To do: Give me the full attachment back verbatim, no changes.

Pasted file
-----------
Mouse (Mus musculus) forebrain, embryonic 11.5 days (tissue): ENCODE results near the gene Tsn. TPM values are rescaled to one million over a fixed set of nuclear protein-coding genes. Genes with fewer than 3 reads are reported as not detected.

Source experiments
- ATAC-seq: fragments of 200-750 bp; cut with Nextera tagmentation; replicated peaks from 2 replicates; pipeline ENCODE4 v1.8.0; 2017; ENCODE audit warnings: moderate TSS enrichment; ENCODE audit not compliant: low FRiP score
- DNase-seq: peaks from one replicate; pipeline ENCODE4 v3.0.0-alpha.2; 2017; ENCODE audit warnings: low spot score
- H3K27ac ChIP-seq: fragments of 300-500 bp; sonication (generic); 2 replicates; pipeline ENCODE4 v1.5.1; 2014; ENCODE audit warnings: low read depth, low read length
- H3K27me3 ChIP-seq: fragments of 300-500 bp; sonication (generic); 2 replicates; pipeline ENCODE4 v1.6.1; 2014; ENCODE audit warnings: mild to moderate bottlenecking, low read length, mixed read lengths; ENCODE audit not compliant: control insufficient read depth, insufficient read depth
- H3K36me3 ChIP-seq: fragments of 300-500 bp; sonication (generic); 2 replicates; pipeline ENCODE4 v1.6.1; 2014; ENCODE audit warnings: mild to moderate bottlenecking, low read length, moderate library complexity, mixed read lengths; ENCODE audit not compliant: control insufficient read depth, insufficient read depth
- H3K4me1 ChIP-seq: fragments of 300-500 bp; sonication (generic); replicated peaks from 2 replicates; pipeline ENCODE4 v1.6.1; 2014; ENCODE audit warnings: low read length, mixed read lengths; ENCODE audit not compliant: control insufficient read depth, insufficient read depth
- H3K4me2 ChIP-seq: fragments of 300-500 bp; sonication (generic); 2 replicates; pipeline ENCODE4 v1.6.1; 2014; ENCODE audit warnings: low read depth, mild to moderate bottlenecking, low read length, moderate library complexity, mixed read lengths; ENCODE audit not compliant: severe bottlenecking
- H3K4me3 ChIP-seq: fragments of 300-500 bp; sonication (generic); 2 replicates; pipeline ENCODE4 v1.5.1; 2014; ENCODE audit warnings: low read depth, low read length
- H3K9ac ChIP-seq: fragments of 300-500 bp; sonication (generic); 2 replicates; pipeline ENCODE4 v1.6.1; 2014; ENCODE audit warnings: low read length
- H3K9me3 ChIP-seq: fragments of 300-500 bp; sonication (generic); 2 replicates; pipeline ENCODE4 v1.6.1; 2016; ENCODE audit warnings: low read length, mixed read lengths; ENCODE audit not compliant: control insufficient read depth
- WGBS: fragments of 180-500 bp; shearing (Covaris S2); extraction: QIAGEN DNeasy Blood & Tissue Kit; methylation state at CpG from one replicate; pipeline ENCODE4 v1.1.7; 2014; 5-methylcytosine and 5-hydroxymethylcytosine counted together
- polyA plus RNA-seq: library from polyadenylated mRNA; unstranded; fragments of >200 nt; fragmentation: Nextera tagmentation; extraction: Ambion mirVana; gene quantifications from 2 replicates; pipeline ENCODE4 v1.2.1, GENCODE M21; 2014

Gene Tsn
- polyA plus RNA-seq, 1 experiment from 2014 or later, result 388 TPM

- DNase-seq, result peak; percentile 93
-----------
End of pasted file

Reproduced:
Mouse (Mus musculus) forebrain, embryonic 11.5 days (tissue): ENCODE results near the gene Tsn. TPM values are rescaled to one million over a fixed set of nuclear protein-coding genes. Genes with fewer than 3 reads are reported as not detected.

Source experiments
- ATAC-seq: fragments of 200-750 bp; cut with Nextera tagmentation; replicated peaks from 2 replicates; pipeline ENCODE4 v1.8.0; 2017; ENCODE audit warnings: moderate TSS enrichment; ENCODE audit not compliant: low FRiP score
- DNase-seq: peaks from one replicate; pipeline ENCODE4 v3.0.0-alpha.2; 2017; ENCODE audit warnings: low spot score
- H3K27ac ChIP-seq: fragments of 300-500 bp; sonication (generic); 2 replicates; pipeline ENCODE4 v1.5.1; 2014; ENCODE audit warnings: low read depth, low read length
- H3K27me3 ChIP-seq: fragments of 300-500 bp; sonication (generic); 2 replicates; pipeline ENCODE4 v1.6.1; 2014; ENCODE audit warnings: mild to moderate bottlenecking, low read length, mixed read lengths; ENCODE audit not compliant: control insufficient read depth, insufficient read depth
- H3K36me3 ChIP-seq: fragments of 300-500 bp; sonication (generic); 2 replicates; pipeline ENCODE4 v1.6.1; 2014; ENCODE audit warnings: mild to moderate bottlenecking, low read length, moderate library complexity, mixed read lengths; ENCODE audit not compliant: control insufficient read depth, insufficient read depth
- H3K4me1 ChIP-seq: fragments of 300-500 bp; sonication (generic); replicated peaks from 2 replicates; pipeline ENCODE4 v1.6.1; 2014; ENCODE audit warnings: low read length, mixed read lengths; ENCODE audit not compliant: control insufficient read depth, insufficient read depth
- H3K4me2 ChIP-seq: fragments of 300-500 bp; sonication (generic); 2 replicates; pipeline ENCODE4 v1.6.1; 2014; ENCODE audit warnings: low read depth, mild to moderate bottlenecking, low read length, moderate library complexity, mixed read lengths; ENCODE audit not compliant: severe bottlenecking
- H3K4me3 ChIP-seq: fragments of 300-500 bp; sonication (generic); 2 replicates; pipeline ENCODE4 v1.5.1; 2014; ENCODE audit warnings: low read depth, low read length
- H3K9ac ChIP-seq: fragments of 300-500 bp; sonication (generic); 2 replicates; pipeline ENCODE4 v1.6.1; 2014; ENCODE audit warnings: low read length
- H3K9me3 ChIP-seq: fragments of 300-500 bp; sonication (generic); 2 replicates; pipeline ENCODE4 v1.6.1; 2016; ENCODE audit warnings: low read length, mixed read lengths; ENCODE audit not compliant: control insufficient read depth
- WGBS: fragments of 180-500 bp; shearing (Covaris S2); extraction: QIAGEN DNeasy Blood & Tissue Kit; methylation state at CpG from one replicate; pipeline ENCODE4 v1.1.7; 2014; 5-methylcytosine and 5-hydroxymethylcytosine counted together
- polyA plus RNA-seq: library from polyadenylated mRNA; unstranded; fragments of >200 nt; fragmentation: Nextera tagmentation; extraction: Ambion mirVana; gene quantifications from 2 replicates; pipeline ENCODE4 v1.2.1, GENCODE M21; 2014

Gene Tsn
- polyA plus RNA-seq, 1 experiment from 2014 or later, result 388 TPM

- DNase-seq, result peak; percentile 93